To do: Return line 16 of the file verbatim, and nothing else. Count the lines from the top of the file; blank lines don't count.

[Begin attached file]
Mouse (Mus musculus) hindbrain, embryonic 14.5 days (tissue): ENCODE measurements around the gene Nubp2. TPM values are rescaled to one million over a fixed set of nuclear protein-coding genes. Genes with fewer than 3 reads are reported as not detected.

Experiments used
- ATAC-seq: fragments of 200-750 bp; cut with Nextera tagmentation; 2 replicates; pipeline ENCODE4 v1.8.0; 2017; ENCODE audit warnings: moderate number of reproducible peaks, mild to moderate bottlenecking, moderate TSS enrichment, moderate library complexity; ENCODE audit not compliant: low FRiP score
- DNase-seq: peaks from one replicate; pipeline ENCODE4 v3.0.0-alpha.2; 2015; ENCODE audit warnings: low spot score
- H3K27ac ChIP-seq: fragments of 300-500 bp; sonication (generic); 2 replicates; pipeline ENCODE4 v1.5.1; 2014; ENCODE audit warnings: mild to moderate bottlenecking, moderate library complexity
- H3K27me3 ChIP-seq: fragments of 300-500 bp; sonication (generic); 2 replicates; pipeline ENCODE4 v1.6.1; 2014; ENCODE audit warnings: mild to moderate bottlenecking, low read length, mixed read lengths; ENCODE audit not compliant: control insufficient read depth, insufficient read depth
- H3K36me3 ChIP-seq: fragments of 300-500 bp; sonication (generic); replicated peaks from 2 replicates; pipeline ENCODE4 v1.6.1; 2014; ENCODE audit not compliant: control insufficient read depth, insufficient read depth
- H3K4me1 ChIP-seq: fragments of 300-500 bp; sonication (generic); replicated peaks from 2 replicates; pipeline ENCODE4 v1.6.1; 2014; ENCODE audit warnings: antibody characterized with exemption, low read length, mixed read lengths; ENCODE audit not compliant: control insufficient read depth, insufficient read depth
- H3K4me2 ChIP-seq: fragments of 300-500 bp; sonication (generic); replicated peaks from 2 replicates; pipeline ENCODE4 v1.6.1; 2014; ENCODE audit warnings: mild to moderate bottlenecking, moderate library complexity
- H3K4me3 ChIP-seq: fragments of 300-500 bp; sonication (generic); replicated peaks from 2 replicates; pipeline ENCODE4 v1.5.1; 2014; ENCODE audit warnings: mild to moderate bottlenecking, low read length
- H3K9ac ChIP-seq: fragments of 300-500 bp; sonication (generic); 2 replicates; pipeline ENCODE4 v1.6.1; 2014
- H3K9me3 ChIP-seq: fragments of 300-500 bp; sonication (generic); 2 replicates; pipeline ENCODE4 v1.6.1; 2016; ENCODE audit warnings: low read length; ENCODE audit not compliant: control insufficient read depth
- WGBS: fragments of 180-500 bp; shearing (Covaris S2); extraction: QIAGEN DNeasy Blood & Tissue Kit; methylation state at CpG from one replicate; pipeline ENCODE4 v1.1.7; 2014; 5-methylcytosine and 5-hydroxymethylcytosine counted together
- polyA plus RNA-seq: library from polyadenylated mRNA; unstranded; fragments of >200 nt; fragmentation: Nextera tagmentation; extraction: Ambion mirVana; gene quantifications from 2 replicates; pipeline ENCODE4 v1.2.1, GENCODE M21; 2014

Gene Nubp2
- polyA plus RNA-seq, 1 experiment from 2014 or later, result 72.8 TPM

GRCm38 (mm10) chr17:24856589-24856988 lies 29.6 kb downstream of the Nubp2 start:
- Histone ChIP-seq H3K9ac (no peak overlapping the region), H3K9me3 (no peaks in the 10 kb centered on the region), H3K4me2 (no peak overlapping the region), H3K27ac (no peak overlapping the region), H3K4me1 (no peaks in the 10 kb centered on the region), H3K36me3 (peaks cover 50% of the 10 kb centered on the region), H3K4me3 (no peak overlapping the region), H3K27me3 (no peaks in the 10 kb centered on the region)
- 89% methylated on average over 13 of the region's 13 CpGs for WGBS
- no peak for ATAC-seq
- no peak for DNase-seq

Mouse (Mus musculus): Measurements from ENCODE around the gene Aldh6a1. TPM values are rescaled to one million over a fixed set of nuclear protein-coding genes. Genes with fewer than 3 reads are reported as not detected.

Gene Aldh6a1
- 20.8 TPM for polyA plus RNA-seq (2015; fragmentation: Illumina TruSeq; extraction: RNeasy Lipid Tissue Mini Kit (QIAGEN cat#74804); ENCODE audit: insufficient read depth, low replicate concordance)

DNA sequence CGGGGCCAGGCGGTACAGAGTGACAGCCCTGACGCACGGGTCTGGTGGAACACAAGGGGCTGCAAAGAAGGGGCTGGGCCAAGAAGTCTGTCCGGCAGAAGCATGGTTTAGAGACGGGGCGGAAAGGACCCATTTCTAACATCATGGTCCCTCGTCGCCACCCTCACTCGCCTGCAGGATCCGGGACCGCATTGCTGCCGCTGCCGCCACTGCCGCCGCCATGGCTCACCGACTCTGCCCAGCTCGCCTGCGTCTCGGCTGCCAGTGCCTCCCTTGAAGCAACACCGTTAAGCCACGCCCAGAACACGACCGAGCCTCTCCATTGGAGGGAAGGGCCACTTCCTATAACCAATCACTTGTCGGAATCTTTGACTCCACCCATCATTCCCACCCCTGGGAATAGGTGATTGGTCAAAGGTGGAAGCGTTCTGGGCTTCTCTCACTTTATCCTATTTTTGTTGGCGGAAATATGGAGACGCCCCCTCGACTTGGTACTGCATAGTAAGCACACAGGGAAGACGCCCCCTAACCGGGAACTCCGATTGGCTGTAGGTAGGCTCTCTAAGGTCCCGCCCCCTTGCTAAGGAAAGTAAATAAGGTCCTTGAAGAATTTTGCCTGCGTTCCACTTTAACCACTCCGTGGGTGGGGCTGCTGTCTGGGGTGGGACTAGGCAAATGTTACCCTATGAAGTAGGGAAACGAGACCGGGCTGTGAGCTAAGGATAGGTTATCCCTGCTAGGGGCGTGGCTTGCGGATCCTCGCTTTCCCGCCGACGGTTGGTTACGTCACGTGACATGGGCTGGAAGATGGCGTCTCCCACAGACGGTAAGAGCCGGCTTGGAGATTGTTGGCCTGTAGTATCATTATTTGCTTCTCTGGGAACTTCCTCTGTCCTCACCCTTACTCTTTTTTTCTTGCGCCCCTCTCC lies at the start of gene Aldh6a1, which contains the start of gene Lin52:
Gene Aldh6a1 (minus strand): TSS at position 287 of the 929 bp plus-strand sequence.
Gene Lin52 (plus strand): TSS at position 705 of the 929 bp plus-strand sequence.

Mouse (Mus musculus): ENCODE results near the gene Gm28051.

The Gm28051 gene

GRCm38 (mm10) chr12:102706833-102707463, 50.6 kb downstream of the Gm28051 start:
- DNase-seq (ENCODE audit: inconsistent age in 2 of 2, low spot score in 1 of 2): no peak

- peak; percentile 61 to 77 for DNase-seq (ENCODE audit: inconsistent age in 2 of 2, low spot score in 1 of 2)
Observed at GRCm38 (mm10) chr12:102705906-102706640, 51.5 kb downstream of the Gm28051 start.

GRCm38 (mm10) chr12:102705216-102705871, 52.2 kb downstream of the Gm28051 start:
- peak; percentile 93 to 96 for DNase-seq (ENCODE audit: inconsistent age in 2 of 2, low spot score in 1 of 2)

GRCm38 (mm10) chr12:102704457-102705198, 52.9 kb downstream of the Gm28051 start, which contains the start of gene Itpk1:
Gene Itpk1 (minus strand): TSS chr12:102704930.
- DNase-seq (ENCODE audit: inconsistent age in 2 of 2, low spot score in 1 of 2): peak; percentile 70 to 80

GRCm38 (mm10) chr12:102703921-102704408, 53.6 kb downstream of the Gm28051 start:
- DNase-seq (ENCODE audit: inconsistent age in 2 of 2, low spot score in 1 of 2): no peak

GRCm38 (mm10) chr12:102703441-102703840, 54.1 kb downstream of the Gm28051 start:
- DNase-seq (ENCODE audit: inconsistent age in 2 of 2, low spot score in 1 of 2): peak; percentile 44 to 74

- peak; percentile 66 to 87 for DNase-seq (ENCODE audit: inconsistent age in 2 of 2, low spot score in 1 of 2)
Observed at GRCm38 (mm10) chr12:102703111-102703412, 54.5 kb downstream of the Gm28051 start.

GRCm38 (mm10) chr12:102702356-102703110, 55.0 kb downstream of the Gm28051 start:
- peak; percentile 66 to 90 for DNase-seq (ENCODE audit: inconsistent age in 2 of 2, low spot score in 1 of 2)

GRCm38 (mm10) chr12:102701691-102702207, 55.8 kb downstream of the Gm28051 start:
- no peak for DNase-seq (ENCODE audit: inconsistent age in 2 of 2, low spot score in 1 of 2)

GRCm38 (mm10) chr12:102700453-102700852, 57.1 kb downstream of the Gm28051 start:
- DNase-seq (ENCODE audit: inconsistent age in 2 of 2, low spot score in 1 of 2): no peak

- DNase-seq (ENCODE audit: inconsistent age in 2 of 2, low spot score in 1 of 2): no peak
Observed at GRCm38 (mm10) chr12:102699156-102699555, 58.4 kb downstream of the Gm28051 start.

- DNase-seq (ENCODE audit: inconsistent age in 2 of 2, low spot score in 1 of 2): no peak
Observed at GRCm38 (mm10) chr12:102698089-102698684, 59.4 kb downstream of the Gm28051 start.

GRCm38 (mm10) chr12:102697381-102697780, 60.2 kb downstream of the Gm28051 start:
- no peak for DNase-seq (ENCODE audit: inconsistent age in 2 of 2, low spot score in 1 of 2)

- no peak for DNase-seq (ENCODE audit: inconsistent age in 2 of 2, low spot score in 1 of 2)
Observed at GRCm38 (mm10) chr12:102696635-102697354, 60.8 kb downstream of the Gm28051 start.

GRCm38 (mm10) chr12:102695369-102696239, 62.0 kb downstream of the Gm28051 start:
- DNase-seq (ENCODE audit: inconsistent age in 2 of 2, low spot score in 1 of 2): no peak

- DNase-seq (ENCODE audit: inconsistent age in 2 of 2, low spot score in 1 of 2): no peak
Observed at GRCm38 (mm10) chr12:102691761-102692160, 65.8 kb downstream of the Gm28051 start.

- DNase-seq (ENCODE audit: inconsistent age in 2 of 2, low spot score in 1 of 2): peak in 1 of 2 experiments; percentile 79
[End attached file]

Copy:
- polyA plus RNA-seq, 1 experiment from 2014 or later, result 72.8 TPM